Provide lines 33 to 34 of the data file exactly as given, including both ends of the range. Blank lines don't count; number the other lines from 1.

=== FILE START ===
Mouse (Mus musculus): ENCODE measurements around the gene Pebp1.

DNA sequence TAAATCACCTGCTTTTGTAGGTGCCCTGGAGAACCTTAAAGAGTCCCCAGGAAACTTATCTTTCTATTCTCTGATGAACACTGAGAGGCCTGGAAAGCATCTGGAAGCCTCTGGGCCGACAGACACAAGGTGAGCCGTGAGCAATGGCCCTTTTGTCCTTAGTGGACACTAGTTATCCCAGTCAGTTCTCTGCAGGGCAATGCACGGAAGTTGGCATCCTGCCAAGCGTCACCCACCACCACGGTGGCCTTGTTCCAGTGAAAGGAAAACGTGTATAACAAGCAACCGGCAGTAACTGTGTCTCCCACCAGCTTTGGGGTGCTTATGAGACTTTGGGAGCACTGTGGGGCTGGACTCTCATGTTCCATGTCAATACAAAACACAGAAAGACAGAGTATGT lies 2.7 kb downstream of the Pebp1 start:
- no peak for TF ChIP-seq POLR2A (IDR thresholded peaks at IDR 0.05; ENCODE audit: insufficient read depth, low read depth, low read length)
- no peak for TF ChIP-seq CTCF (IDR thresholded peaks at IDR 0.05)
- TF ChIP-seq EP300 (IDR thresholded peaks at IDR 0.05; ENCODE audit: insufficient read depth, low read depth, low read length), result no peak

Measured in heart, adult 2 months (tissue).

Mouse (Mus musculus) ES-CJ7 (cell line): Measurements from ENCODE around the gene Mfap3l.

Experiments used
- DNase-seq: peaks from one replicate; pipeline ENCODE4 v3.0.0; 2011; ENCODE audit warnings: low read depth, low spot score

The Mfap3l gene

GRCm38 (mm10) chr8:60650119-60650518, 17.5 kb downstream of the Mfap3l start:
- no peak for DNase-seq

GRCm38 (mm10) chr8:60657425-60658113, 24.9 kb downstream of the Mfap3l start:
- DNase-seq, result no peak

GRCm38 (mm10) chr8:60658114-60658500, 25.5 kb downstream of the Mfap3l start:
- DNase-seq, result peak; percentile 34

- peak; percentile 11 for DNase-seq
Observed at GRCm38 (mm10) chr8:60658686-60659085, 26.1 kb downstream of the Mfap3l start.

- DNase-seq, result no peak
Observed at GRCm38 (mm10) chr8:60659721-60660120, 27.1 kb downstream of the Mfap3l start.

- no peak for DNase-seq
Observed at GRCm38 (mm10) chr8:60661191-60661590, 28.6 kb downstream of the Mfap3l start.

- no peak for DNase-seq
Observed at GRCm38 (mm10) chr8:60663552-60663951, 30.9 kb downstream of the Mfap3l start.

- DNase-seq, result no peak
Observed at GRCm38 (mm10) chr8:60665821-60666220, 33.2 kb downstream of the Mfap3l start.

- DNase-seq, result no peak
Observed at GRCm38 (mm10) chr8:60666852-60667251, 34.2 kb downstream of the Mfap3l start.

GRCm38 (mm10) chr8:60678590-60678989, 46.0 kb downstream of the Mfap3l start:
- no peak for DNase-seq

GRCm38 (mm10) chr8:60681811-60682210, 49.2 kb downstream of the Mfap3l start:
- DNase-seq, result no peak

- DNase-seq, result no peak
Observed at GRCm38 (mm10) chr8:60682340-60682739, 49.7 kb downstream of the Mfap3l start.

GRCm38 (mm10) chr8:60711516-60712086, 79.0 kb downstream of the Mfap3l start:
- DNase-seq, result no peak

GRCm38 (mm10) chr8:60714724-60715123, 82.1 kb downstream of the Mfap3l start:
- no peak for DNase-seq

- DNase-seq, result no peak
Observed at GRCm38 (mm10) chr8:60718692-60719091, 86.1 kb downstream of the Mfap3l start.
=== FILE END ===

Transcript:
- DNase-seq, result no peak
Observed at GRCm38 (mm10) chr8:60682340-60682739, 49.7 kb downstream of the Mfap3l start.